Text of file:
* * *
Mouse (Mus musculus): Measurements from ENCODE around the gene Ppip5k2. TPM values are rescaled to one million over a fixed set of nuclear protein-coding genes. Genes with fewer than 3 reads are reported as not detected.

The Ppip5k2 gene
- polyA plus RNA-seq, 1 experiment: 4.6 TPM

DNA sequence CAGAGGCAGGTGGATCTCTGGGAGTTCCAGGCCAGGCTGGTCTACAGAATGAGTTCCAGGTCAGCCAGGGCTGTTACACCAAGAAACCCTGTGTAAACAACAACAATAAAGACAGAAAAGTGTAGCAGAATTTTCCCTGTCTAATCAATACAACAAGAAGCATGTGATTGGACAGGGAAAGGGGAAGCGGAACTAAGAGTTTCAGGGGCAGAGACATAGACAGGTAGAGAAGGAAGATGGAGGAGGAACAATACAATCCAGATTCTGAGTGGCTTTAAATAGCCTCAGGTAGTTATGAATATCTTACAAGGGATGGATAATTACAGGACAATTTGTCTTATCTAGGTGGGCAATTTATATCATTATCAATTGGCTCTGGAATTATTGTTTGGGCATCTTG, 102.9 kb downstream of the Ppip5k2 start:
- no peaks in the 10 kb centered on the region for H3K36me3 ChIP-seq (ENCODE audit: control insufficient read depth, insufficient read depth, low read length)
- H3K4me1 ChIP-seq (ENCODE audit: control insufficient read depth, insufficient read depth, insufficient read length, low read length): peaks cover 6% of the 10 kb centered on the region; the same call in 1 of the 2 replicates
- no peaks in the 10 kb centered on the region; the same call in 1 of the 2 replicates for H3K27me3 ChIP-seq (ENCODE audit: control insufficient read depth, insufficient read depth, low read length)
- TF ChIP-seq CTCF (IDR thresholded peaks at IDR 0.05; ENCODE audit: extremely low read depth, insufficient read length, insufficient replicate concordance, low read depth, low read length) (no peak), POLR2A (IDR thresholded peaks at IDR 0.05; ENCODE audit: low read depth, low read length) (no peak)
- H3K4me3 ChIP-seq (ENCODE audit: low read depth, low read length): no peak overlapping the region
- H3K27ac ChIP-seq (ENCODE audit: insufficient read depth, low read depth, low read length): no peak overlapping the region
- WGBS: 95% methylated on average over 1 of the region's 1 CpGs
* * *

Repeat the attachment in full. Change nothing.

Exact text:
Mouse (Mus musculus): Measurements from ENCODE around the gene Ppip5k2. TPM values are rescaled to one million over a fixed set of nuclear protein-coding genes. Genes with fewer than 3 reads are reported as not detected.

The Ppip5k2 gene
- polyA plus RNA-seq, 1 experiment: 4.6 TPM

DNA sequence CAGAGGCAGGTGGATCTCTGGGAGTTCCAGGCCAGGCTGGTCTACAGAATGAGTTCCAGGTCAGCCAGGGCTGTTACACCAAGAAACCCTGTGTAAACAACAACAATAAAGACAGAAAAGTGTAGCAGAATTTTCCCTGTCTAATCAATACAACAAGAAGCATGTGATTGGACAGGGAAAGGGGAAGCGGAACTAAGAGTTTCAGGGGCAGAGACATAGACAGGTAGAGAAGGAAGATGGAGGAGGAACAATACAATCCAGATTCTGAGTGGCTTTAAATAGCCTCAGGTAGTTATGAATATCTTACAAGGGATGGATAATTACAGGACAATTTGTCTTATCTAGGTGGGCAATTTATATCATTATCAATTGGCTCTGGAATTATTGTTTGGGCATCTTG, 102.9 kb downstream of the Ppip5k2 start:
- no peaks in the 10 kb centered on the region for H3K36me3 ChIP-seq (ENCODE audit: control insufficient read depth, insufficient read depth, low read length)
- H3K4me1 ChIP-seq (ENCODE audit: control insufficient read depth, insufficient read depth, insufficient read length, low read length): peaks cover 6% of the 10 kb centered on the region; the same call in 1 of the 2 replicates
- no peaks in the 10 kb centered on the region; the same call in 1 of the 2 replicates for H3K27me3 ChIP-seq (ENCODE audit: control insufficient read depth, insufficient read depth, low read length)
- TF ChIP-seq CTCF (IDR thresholded peaks at IDR 0.05; ENCODE audit: extremely low read depth, insufficient read length, insufficient replicate concordance, low read depth, low read length) (no peak), POLR2A (IDR thresholded peaks at IDR 0.05; ENCODE audit: low read depth, low read length) (no peak)
- H3K4me3 ChIP-seq (ENCODE audit: low read depth, low read length): no peak overlapping the region
- H3K27ac ChIP-seq (ENCODE audit: insufficient read depth, low read depth, low read length): no peak overlapping the region
- WGBS: 95% methylated on average over 1 of the region's 1 CpGs